The California Department of Education (CDE) continues its efforts to close the achievement gap to ensure that all students are equally prepared academically. Research shows that low-income students lose an average of two months of reading achievement over the summer.
To move forward in closing the achievement gap for these students, many of you offer additional academic support during the summer. Summer meal programs enhance these enrichment activities, which improves student attendance and engagement.
Summer Meal Programs
The CDE administers two summer meal programs that provide nutritious meals for disadvantaged children: the Summer Food Service Program (SFSP) and the Seamless Summer Feeding Option (SSFO). Unfortunately, only 21 percent of eligible students participated in a summer meal program last summer. It is extremely important that these programs become more accessible to our students. I strongly encourage schools to participate in one of these summer meal programs as a way to help close the achievement gap.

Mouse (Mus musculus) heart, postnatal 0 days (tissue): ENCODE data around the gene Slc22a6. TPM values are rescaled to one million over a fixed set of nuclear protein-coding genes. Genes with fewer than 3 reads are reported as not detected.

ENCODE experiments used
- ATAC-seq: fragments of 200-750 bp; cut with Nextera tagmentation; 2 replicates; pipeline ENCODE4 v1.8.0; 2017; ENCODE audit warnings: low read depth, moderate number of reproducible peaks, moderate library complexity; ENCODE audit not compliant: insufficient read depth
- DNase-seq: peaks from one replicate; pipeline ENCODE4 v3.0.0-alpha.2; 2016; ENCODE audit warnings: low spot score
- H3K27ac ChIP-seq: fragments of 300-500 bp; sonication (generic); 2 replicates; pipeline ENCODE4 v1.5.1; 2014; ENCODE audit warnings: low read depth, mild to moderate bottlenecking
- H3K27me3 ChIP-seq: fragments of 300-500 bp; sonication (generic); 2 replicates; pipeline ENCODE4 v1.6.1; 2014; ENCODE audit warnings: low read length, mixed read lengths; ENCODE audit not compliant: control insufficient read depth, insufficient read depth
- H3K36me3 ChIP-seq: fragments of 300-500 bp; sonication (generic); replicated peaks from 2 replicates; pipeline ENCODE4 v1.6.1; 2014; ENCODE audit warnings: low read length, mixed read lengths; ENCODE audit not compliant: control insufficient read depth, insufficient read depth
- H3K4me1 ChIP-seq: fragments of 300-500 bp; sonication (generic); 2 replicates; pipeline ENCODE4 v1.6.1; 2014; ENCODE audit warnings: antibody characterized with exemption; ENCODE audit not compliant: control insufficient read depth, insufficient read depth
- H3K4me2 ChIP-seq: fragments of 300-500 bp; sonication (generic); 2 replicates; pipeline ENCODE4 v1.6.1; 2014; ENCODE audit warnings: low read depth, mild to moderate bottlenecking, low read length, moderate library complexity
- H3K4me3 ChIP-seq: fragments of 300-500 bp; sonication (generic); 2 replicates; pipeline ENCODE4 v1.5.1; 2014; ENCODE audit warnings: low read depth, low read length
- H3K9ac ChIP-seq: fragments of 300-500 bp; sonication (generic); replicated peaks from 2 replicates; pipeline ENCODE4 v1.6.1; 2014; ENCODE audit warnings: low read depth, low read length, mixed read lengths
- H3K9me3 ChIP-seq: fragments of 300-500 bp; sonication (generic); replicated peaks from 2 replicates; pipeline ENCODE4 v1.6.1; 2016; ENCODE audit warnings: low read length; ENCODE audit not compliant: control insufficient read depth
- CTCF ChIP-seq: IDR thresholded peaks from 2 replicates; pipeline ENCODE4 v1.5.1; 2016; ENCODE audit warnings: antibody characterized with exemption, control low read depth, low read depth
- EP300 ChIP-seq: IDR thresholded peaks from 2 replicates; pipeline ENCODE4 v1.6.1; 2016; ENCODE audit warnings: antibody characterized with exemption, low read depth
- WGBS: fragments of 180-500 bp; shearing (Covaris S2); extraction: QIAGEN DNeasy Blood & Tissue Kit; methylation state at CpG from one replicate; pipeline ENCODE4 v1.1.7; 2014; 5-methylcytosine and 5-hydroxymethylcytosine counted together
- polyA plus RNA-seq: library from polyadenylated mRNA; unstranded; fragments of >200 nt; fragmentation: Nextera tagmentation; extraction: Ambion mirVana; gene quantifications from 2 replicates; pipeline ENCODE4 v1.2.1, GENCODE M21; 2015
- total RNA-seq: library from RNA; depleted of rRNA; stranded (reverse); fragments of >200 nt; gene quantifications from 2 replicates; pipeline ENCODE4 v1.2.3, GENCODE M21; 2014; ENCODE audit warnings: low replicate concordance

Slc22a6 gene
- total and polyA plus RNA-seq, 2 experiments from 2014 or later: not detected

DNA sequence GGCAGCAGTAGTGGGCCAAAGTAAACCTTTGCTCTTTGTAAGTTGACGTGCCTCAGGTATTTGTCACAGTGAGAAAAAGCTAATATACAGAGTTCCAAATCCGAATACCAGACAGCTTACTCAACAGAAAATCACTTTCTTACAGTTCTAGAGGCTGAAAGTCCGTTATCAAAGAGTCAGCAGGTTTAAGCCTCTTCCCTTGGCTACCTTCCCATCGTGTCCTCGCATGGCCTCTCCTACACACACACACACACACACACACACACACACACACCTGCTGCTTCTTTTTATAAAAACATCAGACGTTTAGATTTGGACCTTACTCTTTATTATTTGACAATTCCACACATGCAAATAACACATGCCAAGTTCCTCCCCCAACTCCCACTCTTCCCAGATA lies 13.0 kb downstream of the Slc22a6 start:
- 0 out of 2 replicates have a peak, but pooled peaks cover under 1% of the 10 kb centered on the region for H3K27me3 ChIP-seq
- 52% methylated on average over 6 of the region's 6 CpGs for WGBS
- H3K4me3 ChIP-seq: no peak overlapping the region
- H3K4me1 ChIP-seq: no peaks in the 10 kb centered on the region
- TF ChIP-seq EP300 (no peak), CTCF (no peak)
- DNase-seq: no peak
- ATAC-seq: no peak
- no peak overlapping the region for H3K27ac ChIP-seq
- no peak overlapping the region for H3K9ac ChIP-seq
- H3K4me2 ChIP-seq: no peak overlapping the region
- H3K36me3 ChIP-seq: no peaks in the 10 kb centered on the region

A District’s Best Practice
Many districts have sharply reduced their summer school offerings due to budget cuts. However, one district has taken steps to prevent these cutbacks from reducing the community’s access to summer meals.
Specifically, the district sent a letter to all principals in the district last spring indicating that if at least 50 percent of the students enrolled in their schools were eligible for free and reduced-price meals, they were required to offer summer meals at their school.